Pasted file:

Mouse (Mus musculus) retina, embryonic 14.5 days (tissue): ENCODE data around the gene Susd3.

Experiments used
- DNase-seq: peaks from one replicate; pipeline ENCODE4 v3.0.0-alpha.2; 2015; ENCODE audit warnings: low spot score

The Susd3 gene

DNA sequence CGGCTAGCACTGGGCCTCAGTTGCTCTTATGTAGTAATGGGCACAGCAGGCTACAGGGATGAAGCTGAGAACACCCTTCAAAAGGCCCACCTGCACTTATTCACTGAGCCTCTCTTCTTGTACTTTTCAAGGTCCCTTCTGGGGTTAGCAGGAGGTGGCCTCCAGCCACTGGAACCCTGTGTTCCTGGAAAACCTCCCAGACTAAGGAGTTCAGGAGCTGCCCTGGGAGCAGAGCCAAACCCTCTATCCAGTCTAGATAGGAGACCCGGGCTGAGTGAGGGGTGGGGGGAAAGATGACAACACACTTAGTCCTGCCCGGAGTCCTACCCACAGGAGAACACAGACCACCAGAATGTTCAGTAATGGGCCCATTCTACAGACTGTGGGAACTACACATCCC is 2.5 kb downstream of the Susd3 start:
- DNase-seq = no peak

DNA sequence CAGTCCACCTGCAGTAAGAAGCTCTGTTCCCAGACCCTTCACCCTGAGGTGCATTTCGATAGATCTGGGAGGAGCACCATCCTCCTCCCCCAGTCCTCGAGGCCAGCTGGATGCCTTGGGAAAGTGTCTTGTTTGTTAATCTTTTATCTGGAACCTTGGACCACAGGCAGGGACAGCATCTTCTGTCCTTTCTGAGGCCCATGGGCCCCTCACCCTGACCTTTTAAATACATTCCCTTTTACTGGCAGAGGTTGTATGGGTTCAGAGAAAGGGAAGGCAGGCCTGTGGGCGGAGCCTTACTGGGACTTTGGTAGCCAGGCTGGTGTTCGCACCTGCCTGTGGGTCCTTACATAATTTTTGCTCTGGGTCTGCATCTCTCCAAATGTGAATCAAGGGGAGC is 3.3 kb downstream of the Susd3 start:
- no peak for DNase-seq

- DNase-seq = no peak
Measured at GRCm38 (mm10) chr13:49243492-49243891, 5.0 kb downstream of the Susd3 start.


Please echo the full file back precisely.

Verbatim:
Mouse (Mus musculus) retina, embryonic 14.5 days (tissue): ENCODE data around the gene Susd3.

Experiments used
- DNase-seq: peaks from one replicate; pipeline ENCODE4 v3.0.0-alpha.2; 2015; ENCODE audit warnings: low spot score

The Susd3 gene

DNA sequence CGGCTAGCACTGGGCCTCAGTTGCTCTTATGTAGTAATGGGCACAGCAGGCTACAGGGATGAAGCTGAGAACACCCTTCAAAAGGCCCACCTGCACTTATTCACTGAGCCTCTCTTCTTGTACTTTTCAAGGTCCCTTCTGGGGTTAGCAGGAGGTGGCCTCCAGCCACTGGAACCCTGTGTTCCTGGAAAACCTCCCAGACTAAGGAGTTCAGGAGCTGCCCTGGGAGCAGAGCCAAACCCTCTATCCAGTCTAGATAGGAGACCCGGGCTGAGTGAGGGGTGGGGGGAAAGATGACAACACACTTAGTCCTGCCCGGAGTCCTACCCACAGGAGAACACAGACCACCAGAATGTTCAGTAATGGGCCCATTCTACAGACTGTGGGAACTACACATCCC is 2.5 kb downstream of the Susd3 start:
- DNase-seq = no peak

DNA sequence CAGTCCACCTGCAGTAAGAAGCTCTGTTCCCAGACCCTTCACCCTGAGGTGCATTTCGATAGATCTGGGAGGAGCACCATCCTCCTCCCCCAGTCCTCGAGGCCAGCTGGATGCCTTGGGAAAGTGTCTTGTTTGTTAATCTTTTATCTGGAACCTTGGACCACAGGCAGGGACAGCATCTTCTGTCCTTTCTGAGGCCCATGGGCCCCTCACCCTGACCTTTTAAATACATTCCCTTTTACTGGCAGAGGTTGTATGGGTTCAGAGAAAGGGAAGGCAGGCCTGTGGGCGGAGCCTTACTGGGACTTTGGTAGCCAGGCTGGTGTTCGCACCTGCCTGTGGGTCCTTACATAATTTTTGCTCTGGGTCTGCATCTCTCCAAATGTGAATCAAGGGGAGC is 3.3 kb downstream of the Susd3 start:
- no peak for DNase-seq

- DNase-seq = no peak
Measured at GRCm38 (mm10) chr13:49243492-49243891, 5.0 kb downstream of the Susd3 start.